Cheap joysticks will generally cost more money and time to mod them to make them better than it would buying a gently-used Hori HRAP joystick or Mad Catz TE… The Hori and Mad Catz joysticks are the most reliable mass-production Asian joysticks on market. With everything else you’re pretty much taking a chance on PCB failure in the near-future. That’s the general case more often than not with grey market product.
“Cheap” and triple-compatible joysticks are an oxymoron. Triple-compatible joysticks start at $150 if you want any level of quality. The PCB’s on these are still a dicey proposition with higher levels of failure than the licensed product.
You just aren’t going to a quality joystick for much less than $150 that supports PS3/360/PC compatibility out of the box. If you can find a used Qanba Joystick – very rare since the main reason for their popular is triple compatibility --, then maybe you’d be able to get it for $110-$120 used. The Qanba does use Sanwa parts. Qanba’s have also been manufactured with Seimitsu parts installed, too.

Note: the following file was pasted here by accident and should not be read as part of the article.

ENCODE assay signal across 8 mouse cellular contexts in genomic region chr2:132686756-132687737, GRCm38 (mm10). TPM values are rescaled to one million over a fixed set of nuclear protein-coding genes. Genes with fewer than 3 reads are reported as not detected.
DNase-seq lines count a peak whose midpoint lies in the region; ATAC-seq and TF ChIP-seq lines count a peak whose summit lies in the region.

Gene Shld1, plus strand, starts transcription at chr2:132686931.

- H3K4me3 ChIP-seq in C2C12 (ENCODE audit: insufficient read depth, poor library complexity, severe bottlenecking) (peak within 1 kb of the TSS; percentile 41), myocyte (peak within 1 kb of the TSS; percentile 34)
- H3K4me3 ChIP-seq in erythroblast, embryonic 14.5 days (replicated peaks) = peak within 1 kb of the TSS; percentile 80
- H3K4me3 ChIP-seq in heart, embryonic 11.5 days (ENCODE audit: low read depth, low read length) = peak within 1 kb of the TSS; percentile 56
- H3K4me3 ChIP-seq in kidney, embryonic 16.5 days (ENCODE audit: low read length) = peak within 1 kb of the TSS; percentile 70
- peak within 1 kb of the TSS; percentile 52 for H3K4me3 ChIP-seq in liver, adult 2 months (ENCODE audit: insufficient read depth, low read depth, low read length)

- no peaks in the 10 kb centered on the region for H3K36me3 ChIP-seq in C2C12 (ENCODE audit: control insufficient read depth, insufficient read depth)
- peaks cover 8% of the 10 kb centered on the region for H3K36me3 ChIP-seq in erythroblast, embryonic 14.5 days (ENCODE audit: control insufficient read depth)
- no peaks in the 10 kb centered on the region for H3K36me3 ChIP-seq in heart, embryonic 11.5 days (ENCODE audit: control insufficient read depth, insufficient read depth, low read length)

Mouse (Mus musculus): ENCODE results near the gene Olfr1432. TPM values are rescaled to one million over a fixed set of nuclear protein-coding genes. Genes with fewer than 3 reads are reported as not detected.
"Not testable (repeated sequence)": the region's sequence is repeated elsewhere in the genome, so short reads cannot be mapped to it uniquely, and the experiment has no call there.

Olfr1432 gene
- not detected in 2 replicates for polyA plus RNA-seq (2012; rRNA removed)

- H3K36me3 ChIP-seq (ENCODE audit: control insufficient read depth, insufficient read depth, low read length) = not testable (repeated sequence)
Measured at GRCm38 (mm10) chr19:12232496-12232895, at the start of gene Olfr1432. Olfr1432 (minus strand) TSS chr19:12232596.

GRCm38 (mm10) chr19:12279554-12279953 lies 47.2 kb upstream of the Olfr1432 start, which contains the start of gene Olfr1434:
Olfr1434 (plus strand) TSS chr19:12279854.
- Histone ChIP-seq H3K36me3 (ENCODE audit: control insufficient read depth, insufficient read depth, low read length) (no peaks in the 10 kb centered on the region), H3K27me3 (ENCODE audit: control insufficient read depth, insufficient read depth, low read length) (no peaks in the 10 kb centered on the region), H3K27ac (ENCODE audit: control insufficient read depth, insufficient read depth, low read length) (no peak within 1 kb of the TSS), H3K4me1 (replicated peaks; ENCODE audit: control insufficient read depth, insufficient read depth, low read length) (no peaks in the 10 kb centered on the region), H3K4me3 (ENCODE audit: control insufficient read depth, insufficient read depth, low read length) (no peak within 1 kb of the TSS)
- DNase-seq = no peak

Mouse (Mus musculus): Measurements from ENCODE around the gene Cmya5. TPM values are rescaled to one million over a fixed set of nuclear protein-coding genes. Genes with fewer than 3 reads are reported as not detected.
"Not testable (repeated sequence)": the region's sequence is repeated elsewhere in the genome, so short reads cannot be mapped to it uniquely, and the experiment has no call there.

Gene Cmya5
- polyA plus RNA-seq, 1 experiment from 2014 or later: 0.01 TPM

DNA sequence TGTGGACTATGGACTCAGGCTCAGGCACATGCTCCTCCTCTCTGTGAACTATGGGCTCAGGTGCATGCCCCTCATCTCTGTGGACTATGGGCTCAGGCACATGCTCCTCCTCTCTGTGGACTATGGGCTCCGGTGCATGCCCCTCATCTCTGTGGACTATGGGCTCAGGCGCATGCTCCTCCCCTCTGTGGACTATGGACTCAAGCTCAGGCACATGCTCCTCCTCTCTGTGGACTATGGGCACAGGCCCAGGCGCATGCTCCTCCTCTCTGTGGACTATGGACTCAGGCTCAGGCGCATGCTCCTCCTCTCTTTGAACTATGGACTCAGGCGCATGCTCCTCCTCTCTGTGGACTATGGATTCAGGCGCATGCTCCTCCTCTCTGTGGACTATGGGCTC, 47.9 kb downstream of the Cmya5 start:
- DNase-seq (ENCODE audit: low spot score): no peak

The $55 joysticks that do support triple-compatibility are not the best quality and generally have to be ordered from overseas which can jack up the price up to at least $80 with shipping unless a domestic vendor has the joystick in stock. Again, you really wouldn’t be saving anything buying and gutting a joystick like that to install higher-quality parts. No guarantees that Japanese parts would fit into a Mayflash/Paewang joystick, either… they’re Korean cases and those generally are not made to mount Japanese parts without serious modifications… They also don’t generally have the best reputations to begin with, either…